Before
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After...


A quick note on the screws. If you have any that have a “zinc” plating on them, that needs to be removed with a solution of Citric acid, or the black oxide won’t take. These screws were rusty and a couple of them had zinc on them.
 
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Pman

Busted Knuckles
Lifetime Member
City
Mount Pleasant
State
SC
I was worried mhinchliffe was going to call me a cicada again, so thought I’d better pipe back in here. More piddling with Knick-knackery on the Scrambler, and keep drifting back over to the CJ5 and Wagoneer as well. So much for focus!

Anyway, a while back I read a tidbit on restoring the luster on the gearshift pattern stickers and steering wheel horn medallions. So intrigued I was that I printed out the instructions years ago and that piece of paper has sat on my work bench this whole time. Last night I decided to try this “cleaning solution”. It consists of 3 tablespoons of baking soda and 2 tablespoons of red wine vinegar. Mix these together, then take a paper towel and rub the medallion in a circular motion. Rinse with warm water and repeat until you get the desired result. Finish it with unscented coconut oil as, per the instructions, it soaks in deeply covering the scratches and give it a nice luster. I need to find out the forum member that posted those instructions originally to give them credit. The results were truly amazing!

I wish I had taken a before pic of the T-5 shifter knob. It was so far gone that you couldn’t even read the numbers!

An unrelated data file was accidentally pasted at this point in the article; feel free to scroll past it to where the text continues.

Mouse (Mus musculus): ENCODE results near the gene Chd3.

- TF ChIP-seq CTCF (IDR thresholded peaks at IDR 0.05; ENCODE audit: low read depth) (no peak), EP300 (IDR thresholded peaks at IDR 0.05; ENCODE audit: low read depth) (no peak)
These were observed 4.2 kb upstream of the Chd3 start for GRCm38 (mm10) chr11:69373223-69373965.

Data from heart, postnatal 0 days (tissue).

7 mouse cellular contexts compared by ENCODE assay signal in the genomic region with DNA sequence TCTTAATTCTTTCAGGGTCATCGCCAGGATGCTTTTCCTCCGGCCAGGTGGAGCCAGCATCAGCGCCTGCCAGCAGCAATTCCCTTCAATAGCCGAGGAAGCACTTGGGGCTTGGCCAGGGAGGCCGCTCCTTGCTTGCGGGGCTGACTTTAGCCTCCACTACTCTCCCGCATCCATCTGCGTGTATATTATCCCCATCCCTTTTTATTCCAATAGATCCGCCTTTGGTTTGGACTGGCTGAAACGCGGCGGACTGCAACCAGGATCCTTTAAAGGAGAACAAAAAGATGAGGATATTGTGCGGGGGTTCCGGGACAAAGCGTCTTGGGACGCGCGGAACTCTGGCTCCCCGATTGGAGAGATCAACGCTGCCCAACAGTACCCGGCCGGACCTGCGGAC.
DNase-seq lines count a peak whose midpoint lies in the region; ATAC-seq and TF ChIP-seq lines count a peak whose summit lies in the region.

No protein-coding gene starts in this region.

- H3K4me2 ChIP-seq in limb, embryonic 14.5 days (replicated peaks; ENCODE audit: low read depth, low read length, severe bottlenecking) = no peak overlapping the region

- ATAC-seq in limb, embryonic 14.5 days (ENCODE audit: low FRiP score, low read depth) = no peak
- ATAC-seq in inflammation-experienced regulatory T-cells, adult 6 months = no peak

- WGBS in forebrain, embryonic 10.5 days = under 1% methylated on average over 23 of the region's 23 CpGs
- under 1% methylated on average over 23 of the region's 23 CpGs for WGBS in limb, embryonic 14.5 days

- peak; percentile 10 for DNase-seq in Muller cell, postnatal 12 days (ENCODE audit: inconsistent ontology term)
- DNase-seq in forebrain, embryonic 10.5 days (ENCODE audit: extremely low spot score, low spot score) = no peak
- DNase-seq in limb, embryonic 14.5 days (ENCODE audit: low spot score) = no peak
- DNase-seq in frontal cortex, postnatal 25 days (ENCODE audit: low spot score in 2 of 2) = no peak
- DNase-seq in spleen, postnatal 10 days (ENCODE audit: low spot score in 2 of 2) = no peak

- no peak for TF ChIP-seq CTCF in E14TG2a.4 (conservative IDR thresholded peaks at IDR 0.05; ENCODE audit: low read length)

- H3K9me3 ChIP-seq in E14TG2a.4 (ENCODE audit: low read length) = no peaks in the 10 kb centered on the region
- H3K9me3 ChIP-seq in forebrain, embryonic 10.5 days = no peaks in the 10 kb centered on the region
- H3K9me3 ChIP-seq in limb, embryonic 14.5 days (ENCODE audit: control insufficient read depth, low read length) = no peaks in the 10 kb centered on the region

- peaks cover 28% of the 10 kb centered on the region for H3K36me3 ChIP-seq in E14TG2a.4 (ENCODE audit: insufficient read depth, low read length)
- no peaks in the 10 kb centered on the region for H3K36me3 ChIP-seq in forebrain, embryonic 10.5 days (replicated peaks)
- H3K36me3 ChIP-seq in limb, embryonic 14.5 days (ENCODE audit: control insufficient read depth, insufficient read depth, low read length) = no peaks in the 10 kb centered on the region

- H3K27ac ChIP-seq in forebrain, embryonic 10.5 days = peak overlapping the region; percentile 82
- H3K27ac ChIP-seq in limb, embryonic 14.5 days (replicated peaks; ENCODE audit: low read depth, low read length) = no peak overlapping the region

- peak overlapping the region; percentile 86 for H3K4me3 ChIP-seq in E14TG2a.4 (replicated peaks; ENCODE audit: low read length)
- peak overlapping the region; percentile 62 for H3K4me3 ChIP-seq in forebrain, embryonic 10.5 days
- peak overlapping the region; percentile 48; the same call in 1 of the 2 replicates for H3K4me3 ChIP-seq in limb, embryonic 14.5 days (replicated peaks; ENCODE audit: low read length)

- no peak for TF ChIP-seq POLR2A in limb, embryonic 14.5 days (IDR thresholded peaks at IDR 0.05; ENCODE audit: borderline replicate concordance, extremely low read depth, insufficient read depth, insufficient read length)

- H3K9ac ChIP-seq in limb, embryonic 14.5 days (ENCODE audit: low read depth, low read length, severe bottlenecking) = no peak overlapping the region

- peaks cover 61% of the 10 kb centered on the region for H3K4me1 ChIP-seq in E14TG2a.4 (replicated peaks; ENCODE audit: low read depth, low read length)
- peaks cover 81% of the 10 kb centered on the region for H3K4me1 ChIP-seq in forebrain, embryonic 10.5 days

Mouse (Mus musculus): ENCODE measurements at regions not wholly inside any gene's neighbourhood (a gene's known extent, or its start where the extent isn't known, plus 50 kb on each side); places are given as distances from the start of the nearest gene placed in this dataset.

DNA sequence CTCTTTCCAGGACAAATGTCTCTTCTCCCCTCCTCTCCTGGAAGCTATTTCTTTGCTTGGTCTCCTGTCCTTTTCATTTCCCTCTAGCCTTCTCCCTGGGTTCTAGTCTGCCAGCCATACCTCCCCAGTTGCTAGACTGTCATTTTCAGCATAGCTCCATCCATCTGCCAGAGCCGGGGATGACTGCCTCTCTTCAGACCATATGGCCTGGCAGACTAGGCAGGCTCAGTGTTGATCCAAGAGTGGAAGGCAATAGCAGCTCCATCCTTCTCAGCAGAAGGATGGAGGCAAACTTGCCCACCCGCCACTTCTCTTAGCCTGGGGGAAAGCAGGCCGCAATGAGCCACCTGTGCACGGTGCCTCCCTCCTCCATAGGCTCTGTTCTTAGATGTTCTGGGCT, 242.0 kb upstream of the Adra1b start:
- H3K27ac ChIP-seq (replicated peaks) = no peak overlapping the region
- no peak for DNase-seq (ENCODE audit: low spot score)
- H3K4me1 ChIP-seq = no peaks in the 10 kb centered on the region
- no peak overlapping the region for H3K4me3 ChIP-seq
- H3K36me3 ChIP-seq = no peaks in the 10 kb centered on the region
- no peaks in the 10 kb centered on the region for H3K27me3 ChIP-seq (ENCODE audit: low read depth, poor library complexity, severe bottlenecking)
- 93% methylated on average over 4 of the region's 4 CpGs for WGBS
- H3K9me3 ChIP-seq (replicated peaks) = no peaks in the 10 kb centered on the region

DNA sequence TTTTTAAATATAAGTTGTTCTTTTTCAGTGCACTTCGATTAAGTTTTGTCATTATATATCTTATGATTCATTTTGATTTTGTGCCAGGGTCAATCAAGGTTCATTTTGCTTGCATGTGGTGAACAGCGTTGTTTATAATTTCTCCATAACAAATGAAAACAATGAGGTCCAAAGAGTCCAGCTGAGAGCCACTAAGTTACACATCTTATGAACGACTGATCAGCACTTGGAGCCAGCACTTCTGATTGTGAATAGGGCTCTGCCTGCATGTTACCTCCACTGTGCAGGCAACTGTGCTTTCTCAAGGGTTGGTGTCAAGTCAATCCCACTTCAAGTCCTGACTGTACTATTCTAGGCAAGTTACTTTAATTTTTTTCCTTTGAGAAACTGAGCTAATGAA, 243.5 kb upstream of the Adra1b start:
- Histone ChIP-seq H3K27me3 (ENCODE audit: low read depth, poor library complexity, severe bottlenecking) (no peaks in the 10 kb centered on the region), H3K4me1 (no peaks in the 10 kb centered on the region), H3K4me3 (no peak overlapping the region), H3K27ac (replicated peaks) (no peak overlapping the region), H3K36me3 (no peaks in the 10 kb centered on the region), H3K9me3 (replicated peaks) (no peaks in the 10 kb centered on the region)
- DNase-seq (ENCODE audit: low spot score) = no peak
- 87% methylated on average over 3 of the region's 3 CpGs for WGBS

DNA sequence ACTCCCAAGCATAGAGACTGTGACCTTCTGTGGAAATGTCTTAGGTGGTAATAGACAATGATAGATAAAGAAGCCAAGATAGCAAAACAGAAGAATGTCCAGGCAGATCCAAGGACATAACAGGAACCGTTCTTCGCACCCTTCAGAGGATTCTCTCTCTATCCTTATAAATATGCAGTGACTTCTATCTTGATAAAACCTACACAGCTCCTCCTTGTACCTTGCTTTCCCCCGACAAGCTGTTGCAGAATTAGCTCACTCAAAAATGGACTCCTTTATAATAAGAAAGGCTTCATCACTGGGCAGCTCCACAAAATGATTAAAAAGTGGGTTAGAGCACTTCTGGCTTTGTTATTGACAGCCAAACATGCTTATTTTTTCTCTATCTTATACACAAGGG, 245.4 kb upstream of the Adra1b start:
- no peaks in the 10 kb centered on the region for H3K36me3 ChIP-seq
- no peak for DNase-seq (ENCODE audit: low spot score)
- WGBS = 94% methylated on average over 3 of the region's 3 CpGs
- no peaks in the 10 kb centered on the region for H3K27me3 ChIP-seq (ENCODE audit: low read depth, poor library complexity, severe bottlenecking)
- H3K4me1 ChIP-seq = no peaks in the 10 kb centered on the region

6650FF2C-F372-4C50-A4EA-0C6D6C175A30.jpeg83CD608E-666E-470B-8F14-0A4F41F1F97D.jpeg7E636DBC-2024-469A-8310-C11BAF481E62.jpeg
 

bigwalton

Alaskan Postal nutjob
FORUM MANAGER
SOA Member
City
Dexter
State
MI
WOW!!! Makes me wonder about Bar Keeper’s Friend. I had a couple of Waterford crystal tumblers that I regularly washed in a dishwasher until they were so cloudy I couldn’t take it anymore. Looked up ways to fix it and only found shops you mailed stuff to and they did it for big money. That wasn’t happening so I tried a number of things around the house. Bar Keeper’s Friend with some water cleared them up so well (with a LOT of rubbing) that I can’t tell which of the four were the cloudy ones (two were never dishwashed).
 

Pman

Busted Knuckles
Lifetime Member
City
Mount Pleasant
State
SC
BW- Funny you mention Barkeepers friend because I’m OBSESSED with that product and was tempted to use it on these. Since the baking soda/vinegar was a proven method, I stuck with that but I don’t see any reason why Barkeepers would be risky since it’s a very mild abrasive. Hmmm...
 

bigwalton

Alaskan Postal nutjob
FORUM MANAGER
SOA Member
City
Dexter
State
MI
BW- Funny you mention Barkeepers friend because I’m OBSESSED with that product and was tempted to use it on these. Since the baking soda/vinegar was a proven method, I stuck with that but I don’t see any reason why Barkeepers would be risky since it’s a very mild abrasive. Hmmm...
Maybe using the red wine vinegar with it??